, Volume 97, Issue 1-2, pp 67-76
Date: 29 Aug 2009

The effect of changing climate on the frequency of absolute extreme events

Rent the article at a discount

Rent now

* Final gross prices may vary according to local VAT.

Get Access
Editor’s Note: Occasionally papers are published in less limited distribution journals that deserve to be more widely read. The following paper by Tom Wigley is one of these – it presents some simple analyses of extreme event theory that lie on the boundary between textbook and scientific journal material and so tend to slip between the cracks. Since the original publication of this paper, interest in and understanding of extreme events has developed rapidly. To provide a bridge to the present state of the art, an updated review of the subject is given in the accompanying paper by Dan Cooley.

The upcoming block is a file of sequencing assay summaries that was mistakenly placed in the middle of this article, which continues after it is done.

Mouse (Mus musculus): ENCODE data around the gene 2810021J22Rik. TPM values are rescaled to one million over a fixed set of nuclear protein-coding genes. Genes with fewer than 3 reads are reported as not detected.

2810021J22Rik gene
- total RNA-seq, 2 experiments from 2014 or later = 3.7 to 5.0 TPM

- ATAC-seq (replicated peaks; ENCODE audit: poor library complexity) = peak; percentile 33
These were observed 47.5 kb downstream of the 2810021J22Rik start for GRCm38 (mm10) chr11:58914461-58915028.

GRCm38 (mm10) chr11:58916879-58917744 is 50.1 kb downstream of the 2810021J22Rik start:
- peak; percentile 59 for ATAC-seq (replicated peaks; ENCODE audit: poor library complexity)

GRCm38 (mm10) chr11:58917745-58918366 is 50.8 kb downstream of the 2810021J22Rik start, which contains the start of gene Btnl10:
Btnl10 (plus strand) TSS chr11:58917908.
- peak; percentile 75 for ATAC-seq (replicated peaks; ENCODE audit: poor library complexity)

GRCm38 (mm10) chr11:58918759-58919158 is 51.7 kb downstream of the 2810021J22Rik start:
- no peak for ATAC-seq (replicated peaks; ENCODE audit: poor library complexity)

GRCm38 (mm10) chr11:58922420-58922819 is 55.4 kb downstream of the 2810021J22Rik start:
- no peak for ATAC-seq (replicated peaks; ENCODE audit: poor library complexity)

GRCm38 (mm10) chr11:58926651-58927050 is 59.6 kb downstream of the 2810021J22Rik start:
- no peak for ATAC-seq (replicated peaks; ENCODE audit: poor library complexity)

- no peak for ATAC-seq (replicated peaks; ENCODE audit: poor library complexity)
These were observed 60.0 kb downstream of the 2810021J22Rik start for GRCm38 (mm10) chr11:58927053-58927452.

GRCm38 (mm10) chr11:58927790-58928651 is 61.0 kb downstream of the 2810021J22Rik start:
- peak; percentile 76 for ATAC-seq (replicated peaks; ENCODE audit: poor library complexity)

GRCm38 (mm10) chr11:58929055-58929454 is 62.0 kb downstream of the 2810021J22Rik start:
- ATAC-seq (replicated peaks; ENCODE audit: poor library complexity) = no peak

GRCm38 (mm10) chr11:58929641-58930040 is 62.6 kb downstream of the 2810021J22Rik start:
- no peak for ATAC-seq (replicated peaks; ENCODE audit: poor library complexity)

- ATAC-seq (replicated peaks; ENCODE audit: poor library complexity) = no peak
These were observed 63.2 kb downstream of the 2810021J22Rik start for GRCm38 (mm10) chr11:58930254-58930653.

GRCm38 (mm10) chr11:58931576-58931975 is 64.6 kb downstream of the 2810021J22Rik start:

Author’s Note: I wrote this paper more than 20 years ago for publication in the Climatic Research Unit’s in-house journal “Climate Monitor”. This was at a time when the interest in possible anthropogenic changes in the frequency of extreme events was just beginning, and the paper was presented primarily as a pedagogical piece to explain certain relatively simple aspects of extreme-event theory such as risk and return period. In addition, I made some predictions of the likelihood of future extremes that have been borne out by, for example, the record-breaking hot summer of 2003 in Europe. These simple results have not appeared in the literature subsequently. The original paper was not refereed, but this reprint was refereed for publication in Climatic Change.